As the glass plate mystery deepens the studio and interior photos made by the unidentified photographer may hold some clues to his identity and story. There is one very big clue that I will show last, but first, here are some of the best and most skillfully made images by the phantom.
In these three studio portraits it’s clear that our photographer understands how to manipulate light and use reflection for emphasis. At first glance the girlfriends picture is playful and cleaver in the way their flowered hats carry over to the two flower vases on the table. But it isn’t particularly polished, the way a professional studio would have been in the late teens. The back screen is too plain and the ragged edge at the bottom almost seems like a hasty, amature setup.
It’s obviously the same guy in the next two portraits posing in costumes. The WW1 military tunic and hat suggest a post war date after November 1918. In both photos a movable reflective screen is visible on the right side suggesting a window for natural light on the left. Same quality problem with the bottom of the backdrop and under the soldier’s feet is a partial rug that doesn’t completely cover a rough plank floor. My sense is the setup is not in a professional photographer’s studio at all. Maybe our image maker is portable and door to door in the service he sells. Might also mean that his business may not show up in a city directory or business ad.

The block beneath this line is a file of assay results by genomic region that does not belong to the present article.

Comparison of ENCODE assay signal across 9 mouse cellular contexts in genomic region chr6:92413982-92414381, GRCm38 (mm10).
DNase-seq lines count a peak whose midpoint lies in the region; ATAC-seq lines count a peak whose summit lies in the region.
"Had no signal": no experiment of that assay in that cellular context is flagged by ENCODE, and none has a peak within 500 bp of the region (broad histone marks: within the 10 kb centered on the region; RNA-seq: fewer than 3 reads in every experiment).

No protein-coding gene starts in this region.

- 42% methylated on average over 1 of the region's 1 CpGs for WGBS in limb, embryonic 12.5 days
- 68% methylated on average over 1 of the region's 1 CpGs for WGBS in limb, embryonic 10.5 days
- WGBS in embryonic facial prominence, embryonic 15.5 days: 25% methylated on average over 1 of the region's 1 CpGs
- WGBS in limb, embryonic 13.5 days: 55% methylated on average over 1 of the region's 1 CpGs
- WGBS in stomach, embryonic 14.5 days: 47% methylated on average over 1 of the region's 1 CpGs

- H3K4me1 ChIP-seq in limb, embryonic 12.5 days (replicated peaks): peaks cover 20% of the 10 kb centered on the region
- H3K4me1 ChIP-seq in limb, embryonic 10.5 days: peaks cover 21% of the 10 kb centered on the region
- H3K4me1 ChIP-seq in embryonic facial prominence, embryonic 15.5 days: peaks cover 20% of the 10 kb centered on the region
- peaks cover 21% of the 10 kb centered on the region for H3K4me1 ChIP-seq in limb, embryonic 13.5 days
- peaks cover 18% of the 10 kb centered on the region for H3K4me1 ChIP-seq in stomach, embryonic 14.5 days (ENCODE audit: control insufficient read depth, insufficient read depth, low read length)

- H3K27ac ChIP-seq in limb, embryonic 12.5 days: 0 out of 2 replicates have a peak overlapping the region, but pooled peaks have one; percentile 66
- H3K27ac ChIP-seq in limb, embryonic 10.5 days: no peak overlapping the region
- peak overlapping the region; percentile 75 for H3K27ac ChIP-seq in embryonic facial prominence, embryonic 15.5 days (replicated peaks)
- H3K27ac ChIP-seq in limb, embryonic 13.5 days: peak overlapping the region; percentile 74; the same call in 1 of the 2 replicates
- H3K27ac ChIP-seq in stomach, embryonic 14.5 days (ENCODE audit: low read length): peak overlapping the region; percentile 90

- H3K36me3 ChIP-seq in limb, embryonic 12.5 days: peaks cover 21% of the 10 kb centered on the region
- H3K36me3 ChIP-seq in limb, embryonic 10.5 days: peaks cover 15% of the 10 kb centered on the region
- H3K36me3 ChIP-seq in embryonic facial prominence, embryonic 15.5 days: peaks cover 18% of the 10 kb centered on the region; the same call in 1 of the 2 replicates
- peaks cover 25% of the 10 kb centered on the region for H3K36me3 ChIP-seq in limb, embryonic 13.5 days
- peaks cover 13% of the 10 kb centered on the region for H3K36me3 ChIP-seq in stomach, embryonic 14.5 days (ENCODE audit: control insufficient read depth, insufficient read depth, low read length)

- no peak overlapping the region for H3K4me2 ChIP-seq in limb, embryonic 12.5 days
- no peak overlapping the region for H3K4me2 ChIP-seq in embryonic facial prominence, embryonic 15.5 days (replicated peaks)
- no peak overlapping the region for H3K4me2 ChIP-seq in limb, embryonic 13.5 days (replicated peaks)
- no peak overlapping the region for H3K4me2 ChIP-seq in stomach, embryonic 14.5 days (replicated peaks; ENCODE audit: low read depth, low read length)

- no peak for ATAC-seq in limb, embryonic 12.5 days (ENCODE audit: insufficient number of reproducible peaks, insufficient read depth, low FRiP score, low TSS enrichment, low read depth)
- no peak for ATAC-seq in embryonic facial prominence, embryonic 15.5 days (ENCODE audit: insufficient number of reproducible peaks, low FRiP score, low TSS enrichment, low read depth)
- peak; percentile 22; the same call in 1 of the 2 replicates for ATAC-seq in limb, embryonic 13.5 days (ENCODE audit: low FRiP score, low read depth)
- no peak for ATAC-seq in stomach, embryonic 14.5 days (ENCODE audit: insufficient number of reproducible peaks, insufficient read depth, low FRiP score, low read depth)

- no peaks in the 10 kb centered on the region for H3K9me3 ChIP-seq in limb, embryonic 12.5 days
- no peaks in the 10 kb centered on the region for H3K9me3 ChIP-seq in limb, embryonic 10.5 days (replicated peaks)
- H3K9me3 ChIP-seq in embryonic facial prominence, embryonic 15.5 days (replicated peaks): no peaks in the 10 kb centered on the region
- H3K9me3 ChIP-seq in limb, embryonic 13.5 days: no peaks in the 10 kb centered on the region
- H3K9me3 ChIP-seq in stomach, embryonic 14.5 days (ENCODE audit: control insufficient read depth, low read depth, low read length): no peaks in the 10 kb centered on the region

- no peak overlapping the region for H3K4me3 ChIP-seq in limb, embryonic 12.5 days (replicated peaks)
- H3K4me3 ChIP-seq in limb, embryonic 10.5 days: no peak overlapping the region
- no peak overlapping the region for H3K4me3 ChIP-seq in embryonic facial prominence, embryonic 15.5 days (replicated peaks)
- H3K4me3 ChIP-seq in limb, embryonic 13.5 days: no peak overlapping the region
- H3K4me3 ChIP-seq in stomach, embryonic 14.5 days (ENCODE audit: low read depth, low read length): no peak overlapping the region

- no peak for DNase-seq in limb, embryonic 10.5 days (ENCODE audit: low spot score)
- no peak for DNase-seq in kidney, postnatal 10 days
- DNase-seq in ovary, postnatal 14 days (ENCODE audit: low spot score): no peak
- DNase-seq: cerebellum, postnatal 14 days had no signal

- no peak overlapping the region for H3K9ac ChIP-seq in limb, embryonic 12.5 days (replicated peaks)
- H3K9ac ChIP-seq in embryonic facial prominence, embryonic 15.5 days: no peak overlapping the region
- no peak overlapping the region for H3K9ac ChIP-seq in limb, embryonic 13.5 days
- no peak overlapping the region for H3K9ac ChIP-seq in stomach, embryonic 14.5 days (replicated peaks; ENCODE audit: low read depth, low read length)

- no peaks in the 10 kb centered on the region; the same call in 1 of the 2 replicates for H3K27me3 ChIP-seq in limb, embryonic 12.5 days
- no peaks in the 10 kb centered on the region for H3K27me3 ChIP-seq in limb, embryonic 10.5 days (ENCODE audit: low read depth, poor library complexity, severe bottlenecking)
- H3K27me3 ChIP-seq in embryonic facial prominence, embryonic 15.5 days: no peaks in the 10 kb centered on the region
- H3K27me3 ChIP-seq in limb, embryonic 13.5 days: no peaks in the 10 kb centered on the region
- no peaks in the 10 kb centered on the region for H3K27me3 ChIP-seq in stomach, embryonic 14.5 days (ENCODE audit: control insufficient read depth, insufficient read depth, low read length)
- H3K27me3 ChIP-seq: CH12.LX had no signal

Without a formal studio or business address it makes sense that he is resourceful in the use of available light. Here is the interior of a sparse tire store somewhere, tires on the rack and inner tubes in boxes on the shelves. There is a reoccurring detail in the collection that you can see here. They tend to record small businesses, working class people and children, which implies families that don’t have household staff or upper class wealth. Most of the pictures are also taken in summertime when daylight was strong, business seemed good and an itinerant photographer could travel. The desk calender says July and the boy is out of school at work with his dad. Maybe the photographer only works in summer-a school teacher maybe?
Good chance that this is the downtown Tacoma Post Office and these are the lower level mail handlers. Lighting would have been tricky and the play of light suggests a flash powder bar was used in the windowless basement. The wonderful details in this glass plate negatives and the next are fascinating. Tacoma’s black population was small in the teens and twenties with almost all African Americans working for the railroad or its clients. Seeing the black postal worker included in the photo makes this an unusual document.
This image probably comes from the same place and time as the last. These workers are on the public floor of the post office public mailboxes on the left and sorting desks to the right. These were white collar workers, literally. All men at the post office, most probably vets from the First World War that were given preference in Federal jobs. No clues to the mystery though.
And here is a small but classy hotel lobby in Tacoma or perhaps Puyallup. Tickets to Seattle and Mt. Rainier National Park are advertised on the counter and wall. The terrazzo floor and expensive oriental rug go with the potted plants and oak framed landscape paintings. Spitunes were more acceptable when highly polished. Frustratingly, there is no hotel name visible and consequently no new clue to the photographer.